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Sci Total Environ. 2010 Jul 15;408(16):3176-88. doi: 10.1016/j.scitotenv.2010.04.005.

A proteomic analysis of green and white sturgeon larvae exposed to heat stress and selenium.

Author information

1
Department of Animal Science, University of California, Davis, CA 95616, USA. frederic.silvestre@fundp.ac.be

Abstract

Temperature and selenium are two environmental parameters that potentially affect reproduction and stock recruitment of sturgeon in the San Francisco Bay/Delta Estuary. To identify proteins whose expression is modified by these environmental stressors, we performed a proteomic analysis on larval green and white sturgeons exposed to 18 or 26 degrees C and micro-injected with Seleno-L-Methionine to reach 8microgg(-)(1) selenium body burden, with L-Methionine as a control. Selenium and high temperature induced mortalities and abnormal morphologies in both species, with a higher mortality in green sturgeon. Larval proteins were separated by two-dimensional gel electrophoresis and differential abundances were detected following spot quantitation and hierarchical cluster analysis. In green sturgeon, 34 of 551 protein spots detected on gels showed a variation in abundance whereas in white sturgeon only 9 of 580 protein spots were differentially expressed (P<0.01). Gel replicates were first grouped according to heat treatment. Fifteen of these spots were identified using MALDI TOF/TOF mass spectrometry. Proteins involved in protein folding, protein synthesis, protein degradation, ATP supply and structural proteins changed in abundance in response to heat and/or selenium. 40S ribosomal protein SA, FK506-binding protein 10, 65kDa regulatory subunit A of protein phosphatase 2, protein disulfide isomerase, stress-induced-phosphoprotein 1, suppression of tumorigenicity 13 and collagen type II alpha 1, were differentially expressed in high temperature treatment only. Serine/arginine repetitive matrix protein 1, creatine kinase, serine peptidase inhibitor Kazal type 5 and HSP90 were sensitive to combined temperature and selenium exposure. Valosin-containing protein, a protein involved in aggresome formation and in protein quality control decreased more than 50% in response to selenium treatment. Potential use of such proteins as biomarkers of environmental stressors in larval sturgeons could indicate early warning signals preceding population decline.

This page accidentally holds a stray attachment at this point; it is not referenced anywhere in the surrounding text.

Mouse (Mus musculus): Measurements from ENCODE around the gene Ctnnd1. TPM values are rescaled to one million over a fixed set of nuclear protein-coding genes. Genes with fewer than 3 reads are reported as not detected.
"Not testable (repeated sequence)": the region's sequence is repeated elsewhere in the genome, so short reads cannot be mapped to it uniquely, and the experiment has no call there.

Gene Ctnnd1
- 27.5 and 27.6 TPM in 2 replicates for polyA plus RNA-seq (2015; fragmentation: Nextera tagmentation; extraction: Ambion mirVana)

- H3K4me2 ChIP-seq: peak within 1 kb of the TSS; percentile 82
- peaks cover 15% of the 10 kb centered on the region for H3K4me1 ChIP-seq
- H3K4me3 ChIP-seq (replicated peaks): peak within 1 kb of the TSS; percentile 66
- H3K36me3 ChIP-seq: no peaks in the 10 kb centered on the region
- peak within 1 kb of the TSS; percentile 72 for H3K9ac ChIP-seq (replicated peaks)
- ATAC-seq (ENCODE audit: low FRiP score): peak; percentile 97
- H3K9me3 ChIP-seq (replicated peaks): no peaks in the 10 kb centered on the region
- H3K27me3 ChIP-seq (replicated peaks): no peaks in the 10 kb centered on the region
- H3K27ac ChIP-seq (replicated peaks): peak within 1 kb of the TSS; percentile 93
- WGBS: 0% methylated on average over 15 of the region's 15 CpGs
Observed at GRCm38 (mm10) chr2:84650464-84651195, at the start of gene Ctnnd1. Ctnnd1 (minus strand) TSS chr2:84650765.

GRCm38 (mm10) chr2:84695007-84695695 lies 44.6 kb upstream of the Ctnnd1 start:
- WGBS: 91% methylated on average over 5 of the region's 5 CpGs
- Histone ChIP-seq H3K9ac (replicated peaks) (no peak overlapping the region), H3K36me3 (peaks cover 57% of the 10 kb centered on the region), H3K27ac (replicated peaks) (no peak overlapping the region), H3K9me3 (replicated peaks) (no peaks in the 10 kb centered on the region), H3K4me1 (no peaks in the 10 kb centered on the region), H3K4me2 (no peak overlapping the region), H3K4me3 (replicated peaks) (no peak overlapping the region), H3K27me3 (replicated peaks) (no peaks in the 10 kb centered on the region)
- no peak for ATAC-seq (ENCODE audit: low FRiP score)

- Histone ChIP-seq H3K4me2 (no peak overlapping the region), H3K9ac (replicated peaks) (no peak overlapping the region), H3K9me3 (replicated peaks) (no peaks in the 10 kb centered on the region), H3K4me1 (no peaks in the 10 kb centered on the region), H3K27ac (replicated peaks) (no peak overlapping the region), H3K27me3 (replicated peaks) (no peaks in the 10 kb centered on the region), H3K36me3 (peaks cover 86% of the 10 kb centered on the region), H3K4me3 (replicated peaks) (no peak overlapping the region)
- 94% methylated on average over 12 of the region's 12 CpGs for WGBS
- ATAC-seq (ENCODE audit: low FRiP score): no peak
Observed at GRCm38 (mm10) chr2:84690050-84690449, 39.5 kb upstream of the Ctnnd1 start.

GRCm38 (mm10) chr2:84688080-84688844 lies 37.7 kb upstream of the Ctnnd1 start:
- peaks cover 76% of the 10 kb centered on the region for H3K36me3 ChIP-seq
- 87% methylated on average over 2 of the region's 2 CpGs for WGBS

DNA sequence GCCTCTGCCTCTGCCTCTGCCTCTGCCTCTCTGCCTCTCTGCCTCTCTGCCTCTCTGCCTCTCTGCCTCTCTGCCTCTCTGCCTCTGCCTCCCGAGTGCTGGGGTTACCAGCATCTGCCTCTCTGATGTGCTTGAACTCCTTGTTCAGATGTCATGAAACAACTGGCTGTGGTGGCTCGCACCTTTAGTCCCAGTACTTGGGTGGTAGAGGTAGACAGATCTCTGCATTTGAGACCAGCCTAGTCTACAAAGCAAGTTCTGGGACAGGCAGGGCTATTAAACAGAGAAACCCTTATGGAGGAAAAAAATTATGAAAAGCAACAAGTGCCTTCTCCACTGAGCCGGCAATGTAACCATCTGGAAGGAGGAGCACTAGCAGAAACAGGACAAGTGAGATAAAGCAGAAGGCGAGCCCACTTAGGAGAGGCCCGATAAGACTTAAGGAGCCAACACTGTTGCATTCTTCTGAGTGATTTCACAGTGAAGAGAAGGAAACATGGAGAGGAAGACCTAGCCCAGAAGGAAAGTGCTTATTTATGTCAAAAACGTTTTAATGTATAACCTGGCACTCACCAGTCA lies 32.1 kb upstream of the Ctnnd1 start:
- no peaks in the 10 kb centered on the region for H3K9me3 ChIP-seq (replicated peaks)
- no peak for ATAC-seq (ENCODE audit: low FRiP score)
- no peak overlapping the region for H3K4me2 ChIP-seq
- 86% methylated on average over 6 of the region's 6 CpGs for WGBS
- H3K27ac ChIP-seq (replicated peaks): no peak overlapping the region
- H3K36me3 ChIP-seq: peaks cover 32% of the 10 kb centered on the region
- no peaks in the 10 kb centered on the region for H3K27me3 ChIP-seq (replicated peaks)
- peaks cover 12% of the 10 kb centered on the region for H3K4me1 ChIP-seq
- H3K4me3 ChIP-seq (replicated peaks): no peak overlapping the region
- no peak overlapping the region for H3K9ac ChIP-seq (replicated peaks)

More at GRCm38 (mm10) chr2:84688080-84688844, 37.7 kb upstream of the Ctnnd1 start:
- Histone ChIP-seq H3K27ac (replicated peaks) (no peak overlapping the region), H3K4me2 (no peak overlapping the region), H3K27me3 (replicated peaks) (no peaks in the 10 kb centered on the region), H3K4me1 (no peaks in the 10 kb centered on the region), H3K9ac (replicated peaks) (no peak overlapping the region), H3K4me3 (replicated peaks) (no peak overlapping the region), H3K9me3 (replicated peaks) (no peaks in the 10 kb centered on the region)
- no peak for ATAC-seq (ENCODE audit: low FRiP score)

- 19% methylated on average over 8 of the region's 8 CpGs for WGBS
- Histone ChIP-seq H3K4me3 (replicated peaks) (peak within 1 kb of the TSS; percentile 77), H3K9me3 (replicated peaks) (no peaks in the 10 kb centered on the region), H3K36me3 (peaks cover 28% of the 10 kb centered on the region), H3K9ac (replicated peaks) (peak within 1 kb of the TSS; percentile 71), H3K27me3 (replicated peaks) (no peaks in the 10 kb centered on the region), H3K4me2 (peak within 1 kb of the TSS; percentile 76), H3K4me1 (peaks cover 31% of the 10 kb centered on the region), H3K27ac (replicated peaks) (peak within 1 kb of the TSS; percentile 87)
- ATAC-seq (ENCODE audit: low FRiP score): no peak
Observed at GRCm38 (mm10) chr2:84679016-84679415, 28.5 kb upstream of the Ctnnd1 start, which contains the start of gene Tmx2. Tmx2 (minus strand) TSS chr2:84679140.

PMID:
20435339
PMCID:
PMC3478132
DOI:
10.1016/j.scitotenv.2010.04.005
[Indexed for MEDLINE]
Free PMC Article

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